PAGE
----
Whilst I stayed busy swinging my useless calves wildly about and wondering whether I had a prayer building a ballet thighs when I obviously possessed no innervation to my legs, a trim young man with a lightly bearded chin appeared by the door of the classroom.

“Excuse me, everyone. We have a problem in the course register.”

The instructor relaxed his pose and faced the class, his face a mask. The man continued.

“One of you appears not to have been listed properly. I’m going to run through all the names registered for the class; if you do not hear yours, please come with me.”

My panting heart dropped all the way to aching knees as I realized that I, the only basic barre virgin in the room, was almost certainly the offending party. The man began to read the names one by one. My dread grew as each one was not mine.

He reached the end of the list. My name had not been called. I looked at my friend and shrugged as I waited for the floor to open up and swallow me whole.

This did not happen, but something even better did: Another woman sheepishly fell from the ranks and followed the man out of the room to the registration desk. I briefly considered not joining her and felt the eyes of my friend and also God burning into my soul. I left the room.

Evidently the employee to whom I had spoken about joining that morning’s class had not relayed the information to the correct contact. I gave my name again to registration and danced back into basic barre. I no longer needed my spirit latte.

The first half of class had ended. We put the barres away and moved onto even more complex sequences of steps, lifts, bends, and kicks on the open floor. Still unable to explicitly perceive the unfamiliar movements as their component parts, I let my brain fall back into autopilot by dumb mimicry. As long as I could watch the people around me and keep myself from thinking too hard, this was going to be all right.

No sooner had this hopeful observation set up shop in my cortex than our teacher suddenly shouted, “No looking,” over a trickle of piano music itself too thin to hide behind. The comfortable veil of artificially lowered expectations lifted to expose an agoraphobic hell of naked public embarrassment. I was like a musical understudy who had not been given any rehearsal time, or a midnight jaywalker caught in the headlights of a surprise right turn. No looking? I pulled my gaze from the synchronized and perfect ballet bodies around me and tried to turn my mind’s eye inward, feeling my legs unravel and my arms unwind into a cacophony of disparate trajectories like the crumbling boxcars of a long freight train crashing into a mountain.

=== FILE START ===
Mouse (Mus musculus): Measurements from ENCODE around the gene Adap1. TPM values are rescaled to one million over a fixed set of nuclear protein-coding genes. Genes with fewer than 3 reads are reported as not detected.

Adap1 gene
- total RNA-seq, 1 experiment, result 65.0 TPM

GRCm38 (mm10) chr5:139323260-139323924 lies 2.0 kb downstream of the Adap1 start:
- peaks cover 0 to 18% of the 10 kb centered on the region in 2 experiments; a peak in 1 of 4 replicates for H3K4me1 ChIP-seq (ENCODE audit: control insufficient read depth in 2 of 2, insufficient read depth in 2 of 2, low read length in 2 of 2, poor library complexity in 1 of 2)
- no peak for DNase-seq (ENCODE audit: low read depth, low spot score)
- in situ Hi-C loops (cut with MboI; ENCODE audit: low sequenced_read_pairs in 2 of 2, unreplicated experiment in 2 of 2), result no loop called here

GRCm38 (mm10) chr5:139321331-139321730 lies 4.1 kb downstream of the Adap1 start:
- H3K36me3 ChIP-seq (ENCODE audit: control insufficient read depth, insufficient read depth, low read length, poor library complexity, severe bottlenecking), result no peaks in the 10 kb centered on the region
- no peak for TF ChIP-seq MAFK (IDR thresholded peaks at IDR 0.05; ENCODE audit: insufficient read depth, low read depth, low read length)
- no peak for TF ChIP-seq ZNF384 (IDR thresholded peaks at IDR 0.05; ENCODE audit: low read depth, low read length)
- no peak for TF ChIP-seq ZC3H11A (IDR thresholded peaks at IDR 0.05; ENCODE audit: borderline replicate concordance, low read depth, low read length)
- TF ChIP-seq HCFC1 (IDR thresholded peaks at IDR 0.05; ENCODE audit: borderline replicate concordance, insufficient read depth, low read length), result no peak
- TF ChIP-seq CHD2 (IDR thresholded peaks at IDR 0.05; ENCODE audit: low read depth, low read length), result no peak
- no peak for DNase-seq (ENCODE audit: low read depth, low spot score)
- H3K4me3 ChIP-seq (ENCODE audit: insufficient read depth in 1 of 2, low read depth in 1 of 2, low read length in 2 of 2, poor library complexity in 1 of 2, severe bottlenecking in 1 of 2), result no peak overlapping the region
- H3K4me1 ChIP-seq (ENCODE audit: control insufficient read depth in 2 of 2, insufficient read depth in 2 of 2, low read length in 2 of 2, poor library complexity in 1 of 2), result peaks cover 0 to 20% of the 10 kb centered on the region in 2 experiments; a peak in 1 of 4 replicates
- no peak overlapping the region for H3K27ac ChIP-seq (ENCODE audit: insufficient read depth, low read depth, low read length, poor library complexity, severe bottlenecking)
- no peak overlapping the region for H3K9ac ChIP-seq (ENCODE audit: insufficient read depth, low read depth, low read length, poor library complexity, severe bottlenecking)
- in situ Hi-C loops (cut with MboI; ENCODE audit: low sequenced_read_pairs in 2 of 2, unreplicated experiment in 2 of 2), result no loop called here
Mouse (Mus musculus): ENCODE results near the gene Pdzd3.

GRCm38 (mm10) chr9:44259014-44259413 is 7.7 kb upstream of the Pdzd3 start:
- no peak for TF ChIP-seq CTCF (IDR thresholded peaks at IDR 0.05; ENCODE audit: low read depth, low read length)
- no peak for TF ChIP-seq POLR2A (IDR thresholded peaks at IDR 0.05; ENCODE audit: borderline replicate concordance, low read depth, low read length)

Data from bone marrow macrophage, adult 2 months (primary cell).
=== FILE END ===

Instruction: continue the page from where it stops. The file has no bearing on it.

“Now let’s go one by one across the floor—everybody’s favorite.” The instructor grinned knowingly and blazed past us with yet another series of steps, including a few turns, which we had not yet practiced. He could have been a quadropedal centaur with octopus tentacles as arms for all I knew. He smiled kindly. “I realized that this is stressful for some of you. Believe me, I understand.”

Heavens to Murgatroyd, this really couldn’t get any worse. We collected ourselves into a neat pile at one corner and formed an organized stream to the other side. The shining angels around me floated across the floor as though made of gossamer, their slipper-clad feet dextrous patters of gentle rain. By contrast, I envisioned myself rotating into the other students like a wayward dandelion or maple seed pod caught in a deadly windstorm. Before I could even rev my own engine at the start of the runway, the instructor pulled me aside.

“Maybe you shouldn’t do any turns,” he suggested.

I nodded. Maybe I should grow wings and take off instead.

“Just practice the feet.” I nodded again.

No longer shackled by the risk of spinning like a madwoman across the floor straight into the pianist, I unleashed my inner Riverdancer and grapevined with abandon to the other corner of the room like Bambi leaping through a field of watercolor bluebells. My overstretched hips and groaning knees found new life as I channeled Murakami and dance dance danced. I was, in the words of great American classic A Bug’s Life, a beautiful butterfly. My friend fist-bumped me as I re-entered the line, perhaps out of deep pity. I punched her in the knuckles with glee. Stiff epileptic whirling and Adidas crotch pants notwithstanding, I decided that ballet was fun. 

After class, we chatted a bit over coffee and cream puffs at a nearby Japanese bakery. “Would you be interested in doing this again?” my friend asked.

I needed to think about it, I replied.